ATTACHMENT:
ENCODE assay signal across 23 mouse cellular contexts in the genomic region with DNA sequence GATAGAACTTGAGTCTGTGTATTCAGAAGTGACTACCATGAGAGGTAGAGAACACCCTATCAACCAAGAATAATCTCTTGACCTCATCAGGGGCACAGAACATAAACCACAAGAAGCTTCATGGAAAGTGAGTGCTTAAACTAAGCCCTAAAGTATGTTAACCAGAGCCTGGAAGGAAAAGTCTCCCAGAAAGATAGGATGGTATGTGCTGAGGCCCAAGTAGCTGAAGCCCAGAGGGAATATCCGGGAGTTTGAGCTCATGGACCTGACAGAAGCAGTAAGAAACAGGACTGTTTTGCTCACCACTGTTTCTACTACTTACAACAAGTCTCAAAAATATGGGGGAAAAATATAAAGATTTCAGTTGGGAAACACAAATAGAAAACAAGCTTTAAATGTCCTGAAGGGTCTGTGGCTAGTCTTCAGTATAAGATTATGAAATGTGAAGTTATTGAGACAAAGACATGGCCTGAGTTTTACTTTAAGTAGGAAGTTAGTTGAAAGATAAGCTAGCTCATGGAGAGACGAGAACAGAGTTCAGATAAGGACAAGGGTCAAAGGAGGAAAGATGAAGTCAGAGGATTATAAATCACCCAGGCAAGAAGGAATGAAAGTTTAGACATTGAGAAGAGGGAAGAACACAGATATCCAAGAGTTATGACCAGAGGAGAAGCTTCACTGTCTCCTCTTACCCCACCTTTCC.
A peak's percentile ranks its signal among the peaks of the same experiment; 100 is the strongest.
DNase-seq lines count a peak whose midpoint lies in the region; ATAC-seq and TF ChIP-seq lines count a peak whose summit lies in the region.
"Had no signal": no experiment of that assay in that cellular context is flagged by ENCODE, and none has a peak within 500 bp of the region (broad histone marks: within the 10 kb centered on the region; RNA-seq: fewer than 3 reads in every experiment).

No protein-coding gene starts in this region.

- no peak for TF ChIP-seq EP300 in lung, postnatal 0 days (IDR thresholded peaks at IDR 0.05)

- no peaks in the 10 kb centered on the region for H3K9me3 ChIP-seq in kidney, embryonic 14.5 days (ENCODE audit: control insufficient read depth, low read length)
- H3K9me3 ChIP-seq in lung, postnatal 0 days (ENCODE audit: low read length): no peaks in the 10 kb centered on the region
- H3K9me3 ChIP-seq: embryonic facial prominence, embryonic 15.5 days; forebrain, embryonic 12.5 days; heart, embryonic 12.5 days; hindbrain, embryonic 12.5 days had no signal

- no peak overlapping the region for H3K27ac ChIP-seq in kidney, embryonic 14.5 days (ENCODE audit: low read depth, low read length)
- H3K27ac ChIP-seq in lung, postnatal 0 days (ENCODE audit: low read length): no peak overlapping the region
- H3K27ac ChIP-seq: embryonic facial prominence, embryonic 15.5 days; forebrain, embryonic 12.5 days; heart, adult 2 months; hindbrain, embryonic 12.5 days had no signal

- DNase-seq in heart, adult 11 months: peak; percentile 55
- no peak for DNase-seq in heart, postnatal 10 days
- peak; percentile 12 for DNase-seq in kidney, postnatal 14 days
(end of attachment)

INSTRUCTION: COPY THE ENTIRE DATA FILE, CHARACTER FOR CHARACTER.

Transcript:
ENCODE assay signal across 23 mouse cellular contexts in the genomic region with DNA sequence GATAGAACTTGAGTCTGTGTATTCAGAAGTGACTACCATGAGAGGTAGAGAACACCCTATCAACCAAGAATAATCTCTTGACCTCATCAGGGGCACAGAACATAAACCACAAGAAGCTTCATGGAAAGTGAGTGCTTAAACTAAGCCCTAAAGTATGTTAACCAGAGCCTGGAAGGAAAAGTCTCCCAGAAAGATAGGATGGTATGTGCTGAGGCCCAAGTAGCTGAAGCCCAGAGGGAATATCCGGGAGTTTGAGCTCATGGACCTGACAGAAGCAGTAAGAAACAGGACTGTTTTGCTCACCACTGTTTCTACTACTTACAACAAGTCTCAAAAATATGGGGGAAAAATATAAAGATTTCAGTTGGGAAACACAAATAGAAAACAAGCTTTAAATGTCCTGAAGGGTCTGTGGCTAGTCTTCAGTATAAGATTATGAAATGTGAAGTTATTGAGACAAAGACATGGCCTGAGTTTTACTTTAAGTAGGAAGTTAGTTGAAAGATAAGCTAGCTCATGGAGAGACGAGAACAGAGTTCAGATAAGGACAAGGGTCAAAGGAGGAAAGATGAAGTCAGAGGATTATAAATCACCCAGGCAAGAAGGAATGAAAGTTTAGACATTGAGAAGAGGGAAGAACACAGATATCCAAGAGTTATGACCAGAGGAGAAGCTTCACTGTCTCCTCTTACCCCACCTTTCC.
A peak's percentile ranks its signal among the peaks of the same experiment; 100 is the strongest.
DNase-seq lines count a peak whose midpoint lies in the region; ATAC-seq and TF ChIP-seq lines count a peak whose summit lies in the region.
"Had no signal": no experiment of that assay in that cellular context is flagged by ENCODE, and none has a peak within 500 bp of the region (broad histone marks: within the 10 kb centered on the region; RNA-seq: fewer than 3 reads in every experiment).

No protein-coding gene starts in this region.

- no peak for TF ChIP-seq EP300 in lung, postnatal 0 days (IDR thresholded peaks at IDR 0.05)

- no peaks in the 10 kb centered on the region for H3K9me3 ChIP-seq in kidney, embryonic 14.5 days (ENCODE audit: control insufficient read depth, low read length)
- H3K9me3 ChIP-seq in lung, postnatal 0 days (ENCODE audit: low read length): no peaks in the 10 kb centered on the region
- H3K9me3 ChIP-seq: embryonic facial prominence, embryonic 15.5 days; forebrain, embryonic 12.5 days; heart, embryonic 12.5 days; hindbrain, embryonic 12.5 days had no signal

- no peak overlapping the region for H3K27ac ChIP-seq in kidney, embryonic 14.5 days (ENCODE audit: low read depth, low read length)
- H3K27ac ChIP-seq in lung, postnatal 0 days (ENCODE audit: low read length): no peak overlapping the region
- H3K27ac ChIP-seq: embryonic facial prominence, embryonic 15.5 days; forebrain, embryonic 12.5 days; heart, adult 2 months; hindbrain, embryonic 12.5 days had no signal

- DNase-seq in heart, adult 11 months: peak; percentile 55
- no peak for DNase-seq in heart, postnatal 10 days
- peak; percentile 12 for DNase-seq in kidney, postnatal 14 days